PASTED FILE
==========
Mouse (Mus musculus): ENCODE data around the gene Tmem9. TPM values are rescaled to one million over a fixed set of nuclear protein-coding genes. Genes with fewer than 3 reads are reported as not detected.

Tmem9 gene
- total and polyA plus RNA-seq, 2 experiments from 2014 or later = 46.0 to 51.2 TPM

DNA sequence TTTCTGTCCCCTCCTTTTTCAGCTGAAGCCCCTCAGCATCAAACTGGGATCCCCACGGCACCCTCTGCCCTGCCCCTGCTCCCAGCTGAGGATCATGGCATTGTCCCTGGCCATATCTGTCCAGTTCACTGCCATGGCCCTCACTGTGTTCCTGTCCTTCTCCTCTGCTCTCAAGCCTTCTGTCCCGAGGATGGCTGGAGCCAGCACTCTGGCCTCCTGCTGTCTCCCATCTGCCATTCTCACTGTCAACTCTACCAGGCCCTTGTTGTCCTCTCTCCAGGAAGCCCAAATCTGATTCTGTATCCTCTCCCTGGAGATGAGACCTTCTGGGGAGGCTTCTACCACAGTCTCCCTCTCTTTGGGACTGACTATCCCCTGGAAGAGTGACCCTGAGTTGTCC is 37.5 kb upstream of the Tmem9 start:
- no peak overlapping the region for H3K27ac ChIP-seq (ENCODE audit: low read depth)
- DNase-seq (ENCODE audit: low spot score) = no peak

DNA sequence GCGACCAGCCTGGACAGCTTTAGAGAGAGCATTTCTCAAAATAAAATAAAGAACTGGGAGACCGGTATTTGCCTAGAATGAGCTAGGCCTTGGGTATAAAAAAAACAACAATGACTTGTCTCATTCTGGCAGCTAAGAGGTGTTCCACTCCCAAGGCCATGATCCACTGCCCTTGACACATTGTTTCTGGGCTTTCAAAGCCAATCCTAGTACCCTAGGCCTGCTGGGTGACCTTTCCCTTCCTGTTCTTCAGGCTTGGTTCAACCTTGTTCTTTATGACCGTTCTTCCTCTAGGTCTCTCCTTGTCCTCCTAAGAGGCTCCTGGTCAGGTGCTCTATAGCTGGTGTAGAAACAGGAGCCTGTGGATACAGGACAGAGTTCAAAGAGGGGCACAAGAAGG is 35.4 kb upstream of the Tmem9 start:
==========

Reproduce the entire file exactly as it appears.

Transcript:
Mouse (Mus musculus): ENCODE data around the gene Tmem9. TPM values are rescaled to one million over a fixed set of nuclear protein-coding genes. Genes with fewer than 3 reads are reported as not detected.

Tmem9 gene
- total and polyA plus RNA-seq, 2 experiments from 2014 or later = 46.0 to 51.2 TPM

DNA sequence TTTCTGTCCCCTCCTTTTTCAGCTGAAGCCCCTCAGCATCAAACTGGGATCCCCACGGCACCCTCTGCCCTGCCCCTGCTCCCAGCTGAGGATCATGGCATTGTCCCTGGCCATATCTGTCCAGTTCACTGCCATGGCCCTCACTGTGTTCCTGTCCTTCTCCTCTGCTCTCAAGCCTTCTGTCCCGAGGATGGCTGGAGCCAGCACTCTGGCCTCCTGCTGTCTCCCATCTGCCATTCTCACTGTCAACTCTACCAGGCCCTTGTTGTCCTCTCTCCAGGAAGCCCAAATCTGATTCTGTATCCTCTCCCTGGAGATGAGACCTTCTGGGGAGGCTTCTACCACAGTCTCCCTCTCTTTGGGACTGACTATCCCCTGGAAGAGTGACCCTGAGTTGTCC is 37.5 kb upstream of the Tmem9 start:
- no peak overlapping the region for H3K27ac ChIP-seq (ENCODE audit: low read depth)
- DNase-seq (ENCODE audit: low spot score) = no peak

DNA sequence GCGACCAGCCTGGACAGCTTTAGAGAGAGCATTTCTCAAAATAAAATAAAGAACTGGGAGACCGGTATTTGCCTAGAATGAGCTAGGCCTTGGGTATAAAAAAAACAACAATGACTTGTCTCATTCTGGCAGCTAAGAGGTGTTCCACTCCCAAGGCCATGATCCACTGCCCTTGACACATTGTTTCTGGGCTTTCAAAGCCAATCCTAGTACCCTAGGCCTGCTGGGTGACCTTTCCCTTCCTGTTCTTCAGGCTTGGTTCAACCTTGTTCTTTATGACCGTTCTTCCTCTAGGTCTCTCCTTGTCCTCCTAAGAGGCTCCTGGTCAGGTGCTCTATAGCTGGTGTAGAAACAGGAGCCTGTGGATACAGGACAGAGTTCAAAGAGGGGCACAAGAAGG is 35.4 kb upstream of the Tmem9 start: